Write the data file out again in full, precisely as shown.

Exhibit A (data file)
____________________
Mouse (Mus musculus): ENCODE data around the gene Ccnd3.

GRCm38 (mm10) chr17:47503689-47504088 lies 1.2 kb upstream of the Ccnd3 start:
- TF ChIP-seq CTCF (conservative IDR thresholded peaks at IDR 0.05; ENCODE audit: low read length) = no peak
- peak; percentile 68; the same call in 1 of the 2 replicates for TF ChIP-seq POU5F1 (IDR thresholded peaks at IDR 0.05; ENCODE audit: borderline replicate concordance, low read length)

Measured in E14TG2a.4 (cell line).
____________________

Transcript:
Mouse (Mus musculus): ENCODE data around the gene Ccnd3.

GRCm38 (mm10) chr17:47503689-47504088 lies 1.2 kb upstream of the Ccnd3 start:
- TF ChIP-seq CTCF (conservative IDR thresholded peaks at IDR 0.05; ENCODE audit: low read length) = no peak
- peak; percentile 68; the same call in 1 of the 2 replicates for TF ChIP-seq POU5F1 (IDR thresholded peaks at IDR 0.05; ENCODE audit: borderline replicate concordance, low read length)

Measured in E14TG2a.4 (cell line).